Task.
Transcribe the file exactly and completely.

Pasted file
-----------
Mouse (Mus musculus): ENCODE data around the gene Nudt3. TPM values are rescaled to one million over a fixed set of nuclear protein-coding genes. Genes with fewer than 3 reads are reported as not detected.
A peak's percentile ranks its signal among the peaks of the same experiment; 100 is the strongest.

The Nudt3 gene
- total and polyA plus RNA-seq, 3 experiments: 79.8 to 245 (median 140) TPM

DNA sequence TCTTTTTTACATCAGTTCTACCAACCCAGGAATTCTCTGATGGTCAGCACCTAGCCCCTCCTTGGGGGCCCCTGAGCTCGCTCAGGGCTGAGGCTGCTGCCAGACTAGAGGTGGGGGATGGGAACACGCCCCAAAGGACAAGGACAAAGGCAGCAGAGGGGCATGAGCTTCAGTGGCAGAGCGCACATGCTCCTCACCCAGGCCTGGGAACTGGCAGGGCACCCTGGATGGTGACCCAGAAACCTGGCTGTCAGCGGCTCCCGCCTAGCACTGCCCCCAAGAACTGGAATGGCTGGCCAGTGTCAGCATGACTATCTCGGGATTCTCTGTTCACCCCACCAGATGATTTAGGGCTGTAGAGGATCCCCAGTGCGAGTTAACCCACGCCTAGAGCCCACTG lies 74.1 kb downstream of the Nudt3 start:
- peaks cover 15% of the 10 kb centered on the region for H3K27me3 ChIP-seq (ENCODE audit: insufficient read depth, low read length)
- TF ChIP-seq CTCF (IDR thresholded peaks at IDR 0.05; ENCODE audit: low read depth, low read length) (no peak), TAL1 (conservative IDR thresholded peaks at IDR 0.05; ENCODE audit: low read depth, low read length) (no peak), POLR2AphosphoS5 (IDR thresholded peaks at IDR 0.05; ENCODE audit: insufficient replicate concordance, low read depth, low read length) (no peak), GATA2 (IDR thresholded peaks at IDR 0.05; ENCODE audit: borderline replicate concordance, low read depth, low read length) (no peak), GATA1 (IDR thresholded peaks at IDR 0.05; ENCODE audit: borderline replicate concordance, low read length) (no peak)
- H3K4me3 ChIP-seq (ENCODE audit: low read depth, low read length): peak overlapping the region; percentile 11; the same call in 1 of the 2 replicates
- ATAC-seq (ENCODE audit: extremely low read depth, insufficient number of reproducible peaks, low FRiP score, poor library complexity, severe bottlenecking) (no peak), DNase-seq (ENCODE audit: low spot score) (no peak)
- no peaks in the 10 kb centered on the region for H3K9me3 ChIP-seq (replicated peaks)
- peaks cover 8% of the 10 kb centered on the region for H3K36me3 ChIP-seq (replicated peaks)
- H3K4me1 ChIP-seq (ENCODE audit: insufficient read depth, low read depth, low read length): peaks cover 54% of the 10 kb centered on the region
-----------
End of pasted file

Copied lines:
Mouse (Mus musculus): ENCODE data around the gene Nudt3. TPM values are rescaled to one million over a fixed set of nuclear protein-coding genes. Genes with fewer than 3 reads are reported as not detected.
A peak's percentile ranks its signal among the peaks of the same experiment; 100 is the strongest.

The Nudt3 gene
- total and polyA plus RNA-seq, 3 experiments: 79.8 to 245 (median 140) TPM

DNA sequence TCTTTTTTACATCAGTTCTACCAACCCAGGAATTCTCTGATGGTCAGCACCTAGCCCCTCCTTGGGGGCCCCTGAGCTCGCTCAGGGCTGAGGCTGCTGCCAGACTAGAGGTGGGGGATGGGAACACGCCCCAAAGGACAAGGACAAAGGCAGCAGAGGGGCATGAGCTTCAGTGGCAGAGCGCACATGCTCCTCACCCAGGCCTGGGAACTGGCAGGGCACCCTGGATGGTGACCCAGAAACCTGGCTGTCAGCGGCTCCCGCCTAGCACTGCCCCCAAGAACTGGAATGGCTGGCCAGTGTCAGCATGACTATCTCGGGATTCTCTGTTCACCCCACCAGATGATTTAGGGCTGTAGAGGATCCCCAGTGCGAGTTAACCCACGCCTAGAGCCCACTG lies 74.1 kb downstream of the Nudt3 start:
- peaks cover 15% of the 10 kb centered on the region for H3K27me3 ChIP-seq (ENCODE audit: insufficient read depth, low read length)
- TF ChIP-seq CTCF (IDR thresholded peaks at IDR 0.05; ENCODE audit: low read depth, low read length) (no peak), TAL1 (conservative IDR thresholded peaks at IDR 0.05; ENCODE audit: low read depth, low read length) (no peak), POLR2AphosphoS5 (IDR thresholded peaks at IDR 0.05; ENCODE audit: insufficient replicate concordance, low read depth, low read length) (no peak), GATA2 (IDR thresholded peaks at IDR 0.05; ENCODE audit: borderline replicate concordance, low read depth, low read length) (no peak), GATA1 (IDR thresholded peaks at IDR 0.05; ENCODE audit: borderline replicate concordance, low read length) (no peak)
- H3K4me3 ChIP-seq (ENCODE audit: low read depth, low read length): peak overlapping the region; percentile 11; the same call in 1 of the 2 replicates
- ATAC-seq (ENCODE audit: extremely low read depth, insufficient number of reproducible peaks, low FRiP score, poor library complexity, severe bottlenecking) (no peak), DNase-seq (ENCODE audit: low spot score) (no peak)
- no peaks in the 10 kb centered on the region for H3K9me3 ChIP-seq (replicated peaks)
- peaks cover 8% of the 10 kb centered on the region for H3K36me3 ChIP-seq (replicated peaks)
- H3K4me1 ChIP-seq (ENCODE audit: insufficient read depth, low read depth, low read length): peaks cover 54% of the 10 kb centered on the region